Supporters of the ObamaCare socialized medicine law passed by Democrats in Congress last year have tried to downplay concerns that the law's rules and fines will harm job creation.
But it is becoming more and more difficult to dismiss those fears in the face of evidence that real-life businesses may very well choose not to expand, rather than be assessed penalties under ObamaCare.
A recent Associated Press article highlighted the likely harm of one ObamaCare rule in particular. The rule states that starting in 2014, employers with more than 50 full-time workers have to begin offering health insurance or else pay a yearly penalty of $2,000 per full-time worker -- excluding their first 30 workers.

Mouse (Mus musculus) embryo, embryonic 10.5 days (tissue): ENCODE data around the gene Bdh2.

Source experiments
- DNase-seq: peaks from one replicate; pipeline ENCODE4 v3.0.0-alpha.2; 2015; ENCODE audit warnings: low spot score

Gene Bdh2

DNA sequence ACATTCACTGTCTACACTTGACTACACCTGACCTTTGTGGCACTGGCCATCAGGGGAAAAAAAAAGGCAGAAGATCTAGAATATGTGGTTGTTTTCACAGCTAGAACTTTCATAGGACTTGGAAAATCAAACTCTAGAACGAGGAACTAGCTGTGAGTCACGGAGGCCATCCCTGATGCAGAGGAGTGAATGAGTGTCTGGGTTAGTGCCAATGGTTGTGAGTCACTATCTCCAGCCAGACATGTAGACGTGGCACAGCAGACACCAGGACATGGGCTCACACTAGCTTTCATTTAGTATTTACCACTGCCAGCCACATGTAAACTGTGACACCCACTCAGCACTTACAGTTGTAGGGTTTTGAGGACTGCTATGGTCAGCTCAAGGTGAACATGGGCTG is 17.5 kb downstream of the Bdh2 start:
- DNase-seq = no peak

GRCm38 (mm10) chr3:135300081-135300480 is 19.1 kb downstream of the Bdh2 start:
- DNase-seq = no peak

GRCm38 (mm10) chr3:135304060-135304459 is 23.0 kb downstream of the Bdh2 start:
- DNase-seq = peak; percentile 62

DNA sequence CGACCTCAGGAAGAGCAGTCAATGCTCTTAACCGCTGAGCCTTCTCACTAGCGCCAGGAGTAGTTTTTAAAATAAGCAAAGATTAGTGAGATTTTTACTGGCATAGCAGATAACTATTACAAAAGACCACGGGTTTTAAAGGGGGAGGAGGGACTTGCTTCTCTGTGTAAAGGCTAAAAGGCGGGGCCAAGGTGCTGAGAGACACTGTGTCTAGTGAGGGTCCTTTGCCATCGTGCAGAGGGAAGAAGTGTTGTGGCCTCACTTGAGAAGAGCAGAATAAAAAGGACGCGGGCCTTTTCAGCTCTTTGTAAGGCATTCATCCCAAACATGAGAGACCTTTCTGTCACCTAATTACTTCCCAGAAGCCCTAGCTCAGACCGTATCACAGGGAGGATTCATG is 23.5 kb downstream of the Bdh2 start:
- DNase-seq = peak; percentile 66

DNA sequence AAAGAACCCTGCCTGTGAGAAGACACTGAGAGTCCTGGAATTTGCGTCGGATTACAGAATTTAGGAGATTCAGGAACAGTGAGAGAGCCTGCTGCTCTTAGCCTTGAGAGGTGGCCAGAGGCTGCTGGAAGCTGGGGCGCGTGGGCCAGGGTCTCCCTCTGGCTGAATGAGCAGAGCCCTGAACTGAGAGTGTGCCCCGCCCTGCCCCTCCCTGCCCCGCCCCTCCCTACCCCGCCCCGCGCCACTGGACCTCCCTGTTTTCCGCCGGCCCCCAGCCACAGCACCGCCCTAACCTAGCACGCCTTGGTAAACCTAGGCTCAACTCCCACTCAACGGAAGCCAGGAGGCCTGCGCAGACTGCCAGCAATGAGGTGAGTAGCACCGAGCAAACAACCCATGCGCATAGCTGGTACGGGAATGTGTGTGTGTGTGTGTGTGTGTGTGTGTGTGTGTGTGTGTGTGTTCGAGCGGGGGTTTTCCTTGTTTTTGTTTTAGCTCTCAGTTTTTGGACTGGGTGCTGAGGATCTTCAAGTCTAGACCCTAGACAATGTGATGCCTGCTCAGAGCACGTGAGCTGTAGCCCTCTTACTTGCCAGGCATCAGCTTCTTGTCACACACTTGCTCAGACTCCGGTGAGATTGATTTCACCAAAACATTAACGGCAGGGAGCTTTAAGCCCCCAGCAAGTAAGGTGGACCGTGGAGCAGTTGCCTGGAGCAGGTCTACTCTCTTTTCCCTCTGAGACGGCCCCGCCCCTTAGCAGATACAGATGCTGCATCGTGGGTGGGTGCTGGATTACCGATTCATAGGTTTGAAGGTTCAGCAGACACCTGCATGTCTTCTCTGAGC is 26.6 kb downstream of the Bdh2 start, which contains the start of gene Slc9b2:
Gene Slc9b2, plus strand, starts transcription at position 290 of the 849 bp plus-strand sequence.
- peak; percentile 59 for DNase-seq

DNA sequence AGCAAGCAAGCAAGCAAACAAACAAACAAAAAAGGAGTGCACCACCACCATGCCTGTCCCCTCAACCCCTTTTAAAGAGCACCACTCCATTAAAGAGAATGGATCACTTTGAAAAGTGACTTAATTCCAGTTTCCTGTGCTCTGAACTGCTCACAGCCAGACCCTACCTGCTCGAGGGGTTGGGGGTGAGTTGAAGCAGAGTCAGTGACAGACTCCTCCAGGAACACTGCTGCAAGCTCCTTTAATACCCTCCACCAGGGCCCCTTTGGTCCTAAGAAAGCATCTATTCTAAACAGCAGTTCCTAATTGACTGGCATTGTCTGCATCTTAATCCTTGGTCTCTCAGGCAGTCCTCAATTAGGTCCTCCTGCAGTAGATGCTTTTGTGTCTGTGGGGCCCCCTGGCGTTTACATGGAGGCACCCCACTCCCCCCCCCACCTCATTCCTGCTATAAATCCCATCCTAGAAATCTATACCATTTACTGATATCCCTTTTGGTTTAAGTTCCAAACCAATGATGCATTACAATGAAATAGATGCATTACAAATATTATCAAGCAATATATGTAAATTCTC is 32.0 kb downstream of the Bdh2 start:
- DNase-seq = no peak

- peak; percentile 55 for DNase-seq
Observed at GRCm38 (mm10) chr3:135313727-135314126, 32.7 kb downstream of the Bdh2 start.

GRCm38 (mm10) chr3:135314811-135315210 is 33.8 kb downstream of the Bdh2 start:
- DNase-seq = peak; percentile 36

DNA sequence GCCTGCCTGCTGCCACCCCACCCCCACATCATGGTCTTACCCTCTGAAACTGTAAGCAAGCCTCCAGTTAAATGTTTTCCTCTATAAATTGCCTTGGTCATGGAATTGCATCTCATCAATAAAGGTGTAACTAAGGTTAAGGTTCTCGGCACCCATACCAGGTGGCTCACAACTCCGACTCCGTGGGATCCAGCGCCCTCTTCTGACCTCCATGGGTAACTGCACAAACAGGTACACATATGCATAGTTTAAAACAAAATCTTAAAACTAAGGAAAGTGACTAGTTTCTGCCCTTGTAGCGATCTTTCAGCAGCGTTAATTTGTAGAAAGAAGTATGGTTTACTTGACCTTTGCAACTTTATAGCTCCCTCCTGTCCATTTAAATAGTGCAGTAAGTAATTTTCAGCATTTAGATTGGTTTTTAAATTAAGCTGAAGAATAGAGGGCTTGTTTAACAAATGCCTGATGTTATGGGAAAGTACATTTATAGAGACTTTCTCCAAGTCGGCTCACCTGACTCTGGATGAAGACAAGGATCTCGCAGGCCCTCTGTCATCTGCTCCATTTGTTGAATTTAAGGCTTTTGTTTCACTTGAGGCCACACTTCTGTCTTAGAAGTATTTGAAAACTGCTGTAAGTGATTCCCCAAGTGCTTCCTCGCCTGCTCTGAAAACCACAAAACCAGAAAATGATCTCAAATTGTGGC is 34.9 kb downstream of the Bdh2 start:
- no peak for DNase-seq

The AP reporter talked with the owner of a print shop in New Jersey who currently has 45 employees and would like to hire more. But the thought of having to pay potentially tens of thousands of dollars in ObamaCare fines -- or having to offer insurance that he cannot afford -- is holding him back from hiring the new workers.
"That is a huge cloud," the print shop owner, Joe Olivo, told the AP.
It is not a mere "theory" that ObamaCare's penalty on employers who exceed 50 workers will discourage them from crossing that threshold and creating jobs. It is an all-too-painful reality.